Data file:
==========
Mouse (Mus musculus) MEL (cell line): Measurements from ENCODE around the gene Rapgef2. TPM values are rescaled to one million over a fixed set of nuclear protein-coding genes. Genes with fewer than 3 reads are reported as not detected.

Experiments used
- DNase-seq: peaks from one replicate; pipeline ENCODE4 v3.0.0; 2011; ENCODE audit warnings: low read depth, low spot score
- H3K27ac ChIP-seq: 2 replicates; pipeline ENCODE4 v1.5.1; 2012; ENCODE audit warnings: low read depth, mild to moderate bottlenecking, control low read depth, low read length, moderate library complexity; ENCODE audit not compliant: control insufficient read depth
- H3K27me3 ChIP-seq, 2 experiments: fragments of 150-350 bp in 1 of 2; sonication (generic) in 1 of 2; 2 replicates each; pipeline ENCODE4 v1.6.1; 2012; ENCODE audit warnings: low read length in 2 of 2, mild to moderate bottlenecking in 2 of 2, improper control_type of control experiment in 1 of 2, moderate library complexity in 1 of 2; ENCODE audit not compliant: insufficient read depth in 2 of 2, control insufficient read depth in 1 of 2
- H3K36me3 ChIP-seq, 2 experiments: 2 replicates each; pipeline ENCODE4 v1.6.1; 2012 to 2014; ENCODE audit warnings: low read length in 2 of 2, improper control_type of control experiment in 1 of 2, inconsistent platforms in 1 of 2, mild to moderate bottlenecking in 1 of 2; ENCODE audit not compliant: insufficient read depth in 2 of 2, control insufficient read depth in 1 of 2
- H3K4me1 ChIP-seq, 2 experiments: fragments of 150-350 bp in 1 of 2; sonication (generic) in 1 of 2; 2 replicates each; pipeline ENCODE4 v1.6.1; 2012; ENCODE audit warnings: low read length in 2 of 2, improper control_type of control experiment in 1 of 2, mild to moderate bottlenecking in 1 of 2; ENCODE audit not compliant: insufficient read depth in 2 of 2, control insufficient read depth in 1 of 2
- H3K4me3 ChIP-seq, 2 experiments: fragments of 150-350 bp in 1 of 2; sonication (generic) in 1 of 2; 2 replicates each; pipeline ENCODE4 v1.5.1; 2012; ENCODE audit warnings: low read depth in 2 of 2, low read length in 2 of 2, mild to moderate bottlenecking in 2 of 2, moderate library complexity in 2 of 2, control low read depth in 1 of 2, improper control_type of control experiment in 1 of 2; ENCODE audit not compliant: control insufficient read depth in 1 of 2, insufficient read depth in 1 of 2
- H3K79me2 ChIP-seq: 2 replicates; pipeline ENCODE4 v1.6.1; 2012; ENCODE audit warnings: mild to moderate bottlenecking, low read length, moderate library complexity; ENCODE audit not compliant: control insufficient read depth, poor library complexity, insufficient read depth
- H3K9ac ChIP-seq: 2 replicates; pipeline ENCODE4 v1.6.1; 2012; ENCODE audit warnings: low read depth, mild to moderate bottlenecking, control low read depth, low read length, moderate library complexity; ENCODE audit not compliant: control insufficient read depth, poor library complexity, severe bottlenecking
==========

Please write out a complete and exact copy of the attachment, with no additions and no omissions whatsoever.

Mouse (Mus musculus) MEL (cell line): Measurements from ENCODE around the gene Rapgef2. TPM values are rescaled to one million over a fixed set of nuclear protein-coding genes. Genes with fewer than 3 reads are reported as not detected.

Experiments used
- DNase-seq: peaks from one replicate; pipeline ENCODE4 v3.0.0; 2011; ENCODE audit warnings: low read depth, low spot score
- H3K27ac ChIP-seq: 2 replicates; pipeline ENCODE4 v1.5.1; 2012; ENCODE audit warnings: low read depth, mild to moderate bottlenecking, control low read depth, low read length, moderate library complexity; ENCODE audit not compliant: control insufficient read depth
- H3K27me3 ChIP-seq, 2 experiments: fragments of 150-350 bp in 1 of 2; sonication (generic) in 1 of 2; 2 replicates each; pipeline ENCODE4 v1.6.1; 2012; ENCODE audit warnings: low read length in 2 of 2, mild to moderate bottlenecking in 2 of 2, improper control_type of control experiment in 1 of 2, moderate library complexity in 1 of 2; ENCODE audit not compliant: insufficient read depth in 2 of 2, control insufficient read depth in 1 of 2
- H3K36me3 ChIP-seq, 2 experiments: 2 replicates each; pipeline ENCODE4 v1.6.1; 2012 to 2014; ENCODE audit warnings: low read length in 2 of 2, improper control_type of control experiment in 1 of 2, inconsistent platforms in 1 of 2, mild to moderate bottlenecking in 1 of 2; ENCODE audit not compliant: insufficient read depth in 2 of 2, control insufficient read depth in 1 of 2
- H3K4me1 ChIP-seq, 2 experiments: fragments of 150-350 bp in 1 of 2; sonication (generic) in 1 of 2; 2 replicates each; pipeline ENCODE4 v1.6.1; 2012; ENCODE audit warnings: low read length in 2 of 2, improper control_type of control experiment in 1 of 2, mild to moderate bottlenecking in 1 of 2; ENCODE audit not compliant: insufficient read depth in 2 of 2, control insufficient read depth in 1 of 2
- H3K4me3 ChIP-seq, 2 experiments: fragments of 150-350 bp in 1 of 2; sonication (generic) in 1 of 2; 2 replicates each; pipeline ENCODE4 v1.5.1; 2012; ENCODE audit warnings: low read depth in 2 of 2, low read length in 2 of 2, mild to moderate bottlenecking in 2 of 2, moderate library complexity in 2 of 2, control low read depth in 1 of 2, improper control_type of control experiment in 1 of 2; ENCODE audit not compliant: control insufficient read depth in 1 of 2, insufficient read depth in 1 of 2
- H3K79me2 ChIP-seq: 2 replicates; pipeline ENCODE4 v1.6.1; 2012; ENCODE audit warnings: mild to moderate bottlenecking, low read length, moderate library complexity; ENCODE audit not compliant: control insufficient read depth, poor library complexity, insufficient read depth
- H3K9ac ChIP-seq: 2 replicates; pipeline ENCODE4 v1.6.1; 2012; ENCODE audit warnings: low read depth, mild to moderate bottlenecking, control low read depth, low read length, moderate library complexity; ENCODE audit not compliant: control insufficient read depth, poor library complexity, severe bottlenecking